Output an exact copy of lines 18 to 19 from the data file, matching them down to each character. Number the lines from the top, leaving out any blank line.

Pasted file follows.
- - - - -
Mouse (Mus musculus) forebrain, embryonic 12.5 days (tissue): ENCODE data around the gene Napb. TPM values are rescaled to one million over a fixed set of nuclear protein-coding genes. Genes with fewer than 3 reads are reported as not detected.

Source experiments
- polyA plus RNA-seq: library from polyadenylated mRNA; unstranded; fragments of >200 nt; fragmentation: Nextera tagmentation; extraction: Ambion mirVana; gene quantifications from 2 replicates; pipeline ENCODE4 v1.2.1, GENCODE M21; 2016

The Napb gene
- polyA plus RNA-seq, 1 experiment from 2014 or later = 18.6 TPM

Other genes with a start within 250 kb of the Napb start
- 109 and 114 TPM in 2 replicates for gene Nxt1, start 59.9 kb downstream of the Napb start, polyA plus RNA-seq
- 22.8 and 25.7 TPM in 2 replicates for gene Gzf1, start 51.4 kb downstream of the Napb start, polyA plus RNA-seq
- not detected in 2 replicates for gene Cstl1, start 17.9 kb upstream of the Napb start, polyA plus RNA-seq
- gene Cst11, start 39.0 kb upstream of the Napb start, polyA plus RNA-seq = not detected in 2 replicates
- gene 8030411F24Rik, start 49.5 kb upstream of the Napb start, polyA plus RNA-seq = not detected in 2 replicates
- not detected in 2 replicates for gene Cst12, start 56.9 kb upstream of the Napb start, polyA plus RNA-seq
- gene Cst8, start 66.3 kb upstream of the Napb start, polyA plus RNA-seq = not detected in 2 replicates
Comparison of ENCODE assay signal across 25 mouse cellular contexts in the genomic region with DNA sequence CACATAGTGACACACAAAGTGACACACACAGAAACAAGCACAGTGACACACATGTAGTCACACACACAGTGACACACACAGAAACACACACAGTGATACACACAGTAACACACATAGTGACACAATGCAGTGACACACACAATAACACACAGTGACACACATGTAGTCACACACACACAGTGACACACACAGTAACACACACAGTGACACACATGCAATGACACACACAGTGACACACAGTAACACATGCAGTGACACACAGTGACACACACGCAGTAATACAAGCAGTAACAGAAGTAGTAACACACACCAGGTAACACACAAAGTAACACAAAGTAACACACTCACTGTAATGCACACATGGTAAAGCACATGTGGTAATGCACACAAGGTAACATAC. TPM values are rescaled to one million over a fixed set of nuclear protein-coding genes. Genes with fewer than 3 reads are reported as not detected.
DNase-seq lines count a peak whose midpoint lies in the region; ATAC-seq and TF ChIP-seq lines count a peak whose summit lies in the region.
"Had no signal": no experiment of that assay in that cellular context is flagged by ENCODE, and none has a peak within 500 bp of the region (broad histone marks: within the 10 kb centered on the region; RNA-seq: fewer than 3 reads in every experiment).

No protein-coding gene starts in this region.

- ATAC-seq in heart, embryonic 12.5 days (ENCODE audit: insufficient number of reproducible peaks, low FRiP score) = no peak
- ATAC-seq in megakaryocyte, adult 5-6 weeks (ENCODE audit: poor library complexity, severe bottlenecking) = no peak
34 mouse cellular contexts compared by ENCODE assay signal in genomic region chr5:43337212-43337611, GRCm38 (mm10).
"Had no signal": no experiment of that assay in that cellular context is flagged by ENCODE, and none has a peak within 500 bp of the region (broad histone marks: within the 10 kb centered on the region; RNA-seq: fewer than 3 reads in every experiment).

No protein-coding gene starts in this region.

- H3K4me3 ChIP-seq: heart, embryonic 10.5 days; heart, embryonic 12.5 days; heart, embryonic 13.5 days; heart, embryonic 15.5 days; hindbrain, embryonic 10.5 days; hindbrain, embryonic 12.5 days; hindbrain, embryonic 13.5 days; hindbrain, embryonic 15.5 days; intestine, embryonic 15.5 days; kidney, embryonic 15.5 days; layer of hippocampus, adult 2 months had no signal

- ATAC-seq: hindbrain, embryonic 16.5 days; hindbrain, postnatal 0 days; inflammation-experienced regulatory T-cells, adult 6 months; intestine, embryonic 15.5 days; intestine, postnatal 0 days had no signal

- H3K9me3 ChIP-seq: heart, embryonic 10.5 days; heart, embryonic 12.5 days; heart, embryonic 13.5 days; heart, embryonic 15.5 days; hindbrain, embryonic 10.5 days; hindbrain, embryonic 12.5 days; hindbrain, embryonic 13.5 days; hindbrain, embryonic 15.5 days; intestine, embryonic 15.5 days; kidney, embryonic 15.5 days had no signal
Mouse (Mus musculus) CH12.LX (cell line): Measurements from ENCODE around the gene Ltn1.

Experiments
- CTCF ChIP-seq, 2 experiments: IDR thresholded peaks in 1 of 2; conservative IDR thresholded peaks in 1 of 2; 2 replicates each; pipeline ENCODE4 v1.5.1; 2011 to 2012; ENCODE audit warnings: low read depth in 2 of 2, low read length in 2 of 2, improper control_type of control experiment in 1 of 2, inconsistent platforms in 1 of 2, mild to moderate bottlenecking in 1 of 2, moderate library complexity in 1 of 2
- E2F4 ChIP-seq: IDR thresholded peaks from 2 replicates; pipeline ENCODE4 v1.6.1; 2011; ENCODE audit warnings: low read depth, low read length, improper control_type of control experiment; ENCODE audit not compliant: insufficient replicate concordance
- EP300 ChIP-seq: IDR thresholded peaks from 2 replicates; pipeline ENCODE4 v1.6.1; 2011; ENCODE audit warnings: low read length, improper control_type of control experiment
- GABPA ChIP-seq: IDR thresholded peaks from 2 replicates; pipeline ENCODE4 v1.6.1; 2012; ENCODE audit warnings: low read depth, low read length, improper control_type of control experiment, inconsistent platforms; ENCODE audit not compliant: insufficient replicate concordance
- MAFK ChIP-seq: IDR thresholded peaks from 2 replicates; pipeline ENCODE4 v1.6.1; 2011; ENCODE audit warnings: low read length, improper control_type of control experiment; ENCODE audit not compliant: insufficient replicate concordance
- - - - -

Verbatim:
- ATAC-seq in heart, embryonic 12.5 days (ENCODE audit: insufficient number of reproducible peaks, low FRiP score) = no peak
- ATAC-seq in megakaryocyte, adult 5-6 weeks (ENCODE audit: poor library complexity, severe bottlenecking) = no peak